March 26, 2007
Universal Choice Can Fix the Health Care Roof
change in the antiquated tax code would create an avalanche of universal
choice in health care, instead of current proposals that produce
universal dependence on government. Namely, the U.S. should eliminate
the deductibility discrimination between employers and employees for
health insurance premiums.
solution would be to replace the tax code with the Fair Tax, which
essentially replaces the income tax with a consumption tax. But since
few politicians with a bully pulpit have shown the moral or political
courage to lead the sizeable Fair Tax movement, let’s start with the
second best approach, universal deductibility.
deductibility of health insurance premiums by employers, employees, the
unemployed, individuals and business owners would connect the consumer
to health care costs. When people spend their own money, they spend it
more wisely. Most people will purchase health plans they can afford,
instead of expecting more benefits from their employer or the
flagrant flaw in most of the ideas proposed by the presidential
candidates is that they are variations of socialized health care.
Clinton, Barack Obama and John Edwards have all offered health care
plans that eliminate individual choice and increase government mandates
on employers, individuals and health care providers.
in Massachusetts is already experiencing a cost explosion. The only
Republican to propose a market-based solution is Newt Gingrich, who has
not yet declared his candidacy.
proponents of socialized health care do not believe individuals and
doctors possess the ability to make their own health care decisions.
They would rather take advantage of what Steve Forbes recently described
as “the abysmal ignorance of so many – including boatloads of business
executives and entrepreneurs – about what it takes to bring rationality,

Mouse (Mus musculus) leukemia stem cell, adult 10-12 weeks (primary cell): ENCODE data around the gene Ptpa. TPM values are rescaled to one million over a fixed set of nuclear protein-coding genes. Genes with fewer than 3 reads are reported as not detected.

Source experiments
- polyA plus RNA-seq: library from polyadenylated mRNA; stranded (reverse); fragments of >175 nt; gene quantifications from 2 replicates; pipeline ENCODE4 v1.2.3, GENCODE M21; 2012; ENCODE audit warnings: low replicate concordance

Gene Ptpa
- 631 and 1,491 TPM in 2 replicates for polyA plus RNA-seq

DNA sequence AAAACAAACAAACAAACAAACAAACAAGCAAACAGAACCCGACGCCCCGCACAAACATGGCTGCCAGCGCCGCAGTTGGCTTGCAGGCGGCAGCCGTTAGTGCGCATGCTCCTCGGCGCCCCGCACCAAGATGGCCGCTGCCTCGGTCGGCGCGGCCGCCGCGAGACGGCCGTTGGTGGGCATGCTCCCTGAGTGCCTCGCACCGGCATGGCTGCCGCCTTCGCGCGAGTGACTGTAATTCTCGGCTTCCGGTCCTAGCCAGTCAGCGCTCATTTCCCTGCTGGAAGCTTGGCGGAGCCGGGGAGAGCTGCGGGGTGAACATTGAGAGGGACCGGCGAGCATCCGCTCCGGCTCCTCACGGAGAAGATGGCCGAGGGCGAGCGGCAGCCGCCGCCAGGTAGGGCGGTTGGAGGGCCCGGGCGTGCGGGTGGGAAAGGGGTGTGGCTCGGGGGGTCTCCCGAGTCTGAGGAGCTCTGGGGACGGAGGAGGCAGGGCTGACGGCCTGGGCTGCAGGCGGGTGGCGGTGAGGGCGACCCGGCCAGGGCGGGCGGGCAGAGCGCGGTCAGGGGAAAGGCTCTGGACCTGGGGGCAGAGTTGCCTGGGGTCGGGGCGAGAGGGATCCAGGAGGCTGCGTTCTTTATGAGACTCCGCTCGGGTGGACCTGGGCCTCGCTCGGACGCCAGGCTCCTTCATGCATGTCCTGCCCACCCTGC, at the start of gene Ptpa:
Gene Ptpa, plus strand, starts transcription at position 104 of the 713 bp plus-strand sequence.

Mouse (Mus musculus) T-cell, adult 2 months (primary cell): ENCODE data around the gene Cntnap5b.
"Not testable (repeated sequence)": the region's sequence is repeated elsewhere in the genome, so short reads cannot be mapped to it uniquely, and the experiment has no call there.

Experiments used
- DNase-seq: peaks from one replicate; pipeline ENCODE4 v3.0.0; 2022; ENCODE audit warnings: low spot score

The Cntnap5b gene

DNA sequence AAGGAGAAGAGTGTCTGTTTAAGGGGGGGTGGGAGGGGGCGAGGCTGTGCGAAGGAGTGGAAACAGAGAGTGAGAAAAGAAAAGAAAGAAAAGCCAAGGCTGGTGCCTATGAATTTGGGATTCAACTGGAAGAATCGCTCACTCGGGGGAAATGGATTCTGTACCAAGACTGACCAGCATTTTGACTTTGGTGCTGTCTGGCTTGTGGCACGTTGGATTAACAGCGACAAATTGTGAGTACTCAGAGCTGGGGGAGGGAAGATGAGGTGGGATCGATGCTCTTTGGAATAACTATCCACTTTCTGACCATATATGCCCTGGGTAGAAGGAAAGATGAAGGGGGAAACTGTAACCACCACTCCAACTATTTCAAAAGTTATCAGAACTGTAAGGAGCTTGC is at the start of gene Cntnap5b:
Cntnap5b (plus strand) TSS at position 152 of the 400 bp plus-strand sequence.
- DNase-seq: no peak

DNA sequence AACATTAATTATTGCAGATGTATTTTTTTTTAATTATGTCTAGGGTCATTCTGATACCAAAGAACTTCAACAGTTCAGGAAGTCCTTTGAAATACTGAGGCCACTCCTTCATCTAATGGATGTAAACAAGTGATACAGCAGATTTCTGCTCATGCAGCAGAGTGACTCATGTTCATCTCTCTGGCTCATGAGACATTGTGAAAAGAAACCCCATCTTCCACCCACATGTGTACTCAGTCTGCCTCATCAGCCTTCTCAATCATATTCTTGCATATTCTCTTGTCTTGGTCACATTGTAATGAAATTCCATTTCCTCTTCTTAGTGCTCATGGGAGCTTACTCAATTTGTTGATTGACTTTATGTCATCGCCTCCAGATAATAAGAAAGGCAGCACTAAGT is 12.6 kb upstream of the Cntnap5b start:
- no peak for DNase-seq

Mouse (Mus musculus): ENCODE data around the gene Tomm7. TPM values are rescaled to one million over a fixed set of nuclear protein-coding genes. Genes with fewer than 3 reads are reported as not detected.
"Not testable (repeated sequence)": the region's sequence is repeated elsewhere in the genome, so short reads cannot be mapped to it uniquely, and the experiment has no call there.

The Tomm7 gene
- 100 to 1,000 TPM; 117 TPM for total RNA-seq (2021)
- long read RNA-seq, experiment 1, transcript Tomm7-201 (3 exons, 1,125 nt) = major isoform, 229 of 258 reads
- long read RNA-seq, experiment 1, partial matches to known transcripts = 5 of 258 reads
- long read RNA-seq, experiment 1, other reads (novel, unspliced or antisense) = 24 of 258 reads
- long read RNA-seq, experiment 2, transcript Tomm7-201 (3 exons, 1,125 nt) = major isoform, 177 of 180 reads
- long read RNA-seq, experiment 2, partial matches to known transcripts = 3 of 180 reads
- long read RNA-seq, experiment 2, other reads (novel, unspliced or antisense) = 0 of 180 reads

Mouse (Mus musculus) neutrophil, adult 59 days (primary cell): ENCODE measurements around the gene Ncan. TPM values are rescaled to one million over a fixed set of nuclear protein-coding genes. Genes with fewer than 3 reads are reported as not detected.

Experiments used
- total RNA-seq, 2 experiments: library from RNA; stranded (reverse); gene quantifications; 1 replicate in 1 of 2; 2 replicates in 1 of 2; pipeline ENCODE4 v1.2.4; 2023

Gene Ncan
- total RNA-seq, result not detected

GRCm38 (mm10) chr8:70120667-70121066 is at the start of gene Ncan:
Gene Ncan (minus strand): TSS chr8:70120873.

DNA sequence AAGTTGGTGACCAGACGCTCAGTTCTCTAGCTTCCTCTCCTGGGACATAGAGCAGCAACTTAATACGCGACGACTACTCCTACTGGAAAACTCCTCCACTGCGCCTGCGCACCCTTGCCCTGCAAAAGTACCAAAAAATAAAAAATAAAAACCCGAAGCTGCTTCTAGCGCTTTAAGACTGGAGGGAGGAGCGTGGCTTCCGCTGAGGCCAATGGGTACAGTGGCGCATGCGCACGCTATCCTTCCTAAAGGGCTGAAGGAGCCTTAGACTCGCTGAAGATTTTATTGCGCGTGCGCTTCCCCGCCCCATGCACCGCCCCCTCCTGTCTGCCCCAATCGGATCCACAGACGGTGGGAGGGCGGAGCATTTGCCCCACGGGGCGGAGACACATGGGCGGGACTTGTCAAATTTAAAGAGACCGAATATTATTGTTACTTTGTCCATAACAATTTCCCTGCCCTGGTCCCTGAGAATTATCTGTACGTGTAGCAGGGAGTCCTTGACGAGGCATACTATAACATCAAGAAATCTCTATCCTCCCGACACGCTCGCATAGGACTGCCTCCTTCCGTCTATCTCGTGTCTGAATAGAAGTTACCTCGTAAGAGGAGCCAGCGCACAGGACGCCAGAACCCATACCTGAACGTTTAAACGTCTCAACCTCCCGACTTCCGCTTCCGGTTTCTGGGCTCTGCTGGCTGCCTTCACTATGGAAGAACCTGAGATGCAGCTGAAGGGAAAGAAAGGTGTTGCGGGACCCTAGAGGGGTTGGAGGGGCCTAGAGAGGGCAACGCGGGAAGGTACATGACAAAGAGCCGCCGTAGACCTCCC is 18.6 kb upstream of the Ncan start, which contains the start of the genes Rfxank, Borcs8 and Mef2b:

productivity and lower prices to the U.S. health care market.”
greatest flaw of Health Savings Accounts (HSAs) and President’s Bush’s
new proposal is that they are tied to the disastrously flawed tax code
in the form of yet another tax deduction. These plans are improvements
on the current discriminatory system, but they further complicate an
already incomprehensible tax code.
president’s proposal, which allows deductibility of health insurance
premiums, has a hidden “sneak-a-tax.” Under the Bush plan, if your
employer pays more than $15,000 for your annual health insurance
premium, you pay tax on the excess coverage. Below that amount for a
typical family, the plan provides only small, non-game-changing savings.
Worse, the plan is not indexed to inflation. When inflation eventually
catches up to the $15,000 deduction, families will suffer the same tax
penalties posed by the Alternative Minimum Tax.
another concept that was supposed to “move us in the right direction” of
more affordability and accessibility of health insurance. HSAs have
worked for many, but way too slowly as health care costs and insurance
premiums have increased at annual double digit percentages.
socialists among us object to universal choice because they
fundamentally believe that government can spend people’s hard-earned
money better than the person who earned it. The bureaucrats object to
universal choice because it would force them to cut wasteful spending to
“offset” the “lost” revenue from allowing the deduction. That’s
political speak for “our job is to continue to rearrange the deck chairs
on the Titanic.”
universal choice, the liberals will still scream about the 47 million
people who do not have health care. They will ignore the 63 percent of
the uninsured who work for small businesses that cannot afford health
insurance coverage because the costs keep rising faster than their
profits. Conservatives ought to counter with the 253 million people who
have private health insurance that four of the presidential front
runners want to take away.
As I stated
on an NBC health care special in 1994, if you have a leak in the roof of
a building and you know that the roof is leaking, you don’t blow up the
building to fix the leak in the roof. That’s what total government
control would do to our health care system. The system will work if
government would get out of the way. We don’t have to blow up the system
to fix a few leaks.
deductibility would stimulate universal choice, which would fix the leak
in our health care system’s roof while making the building stronger.
market system, in which the consumer has access to information, choices
and his own money, has driven down the prices of all goods and services
that government has not overregulated or over-controlled. With a simple
change in the current tax code to eliminate discriminatory deductibility
for health insurance and eventually health care costs, free market
dynamics can solve another problem that Clinton, Obama, Edwards and
Romney want to make worse.
choice in health care is a choice the public must demand. Otherwise,
they will have to live with the disease of socialized health care.
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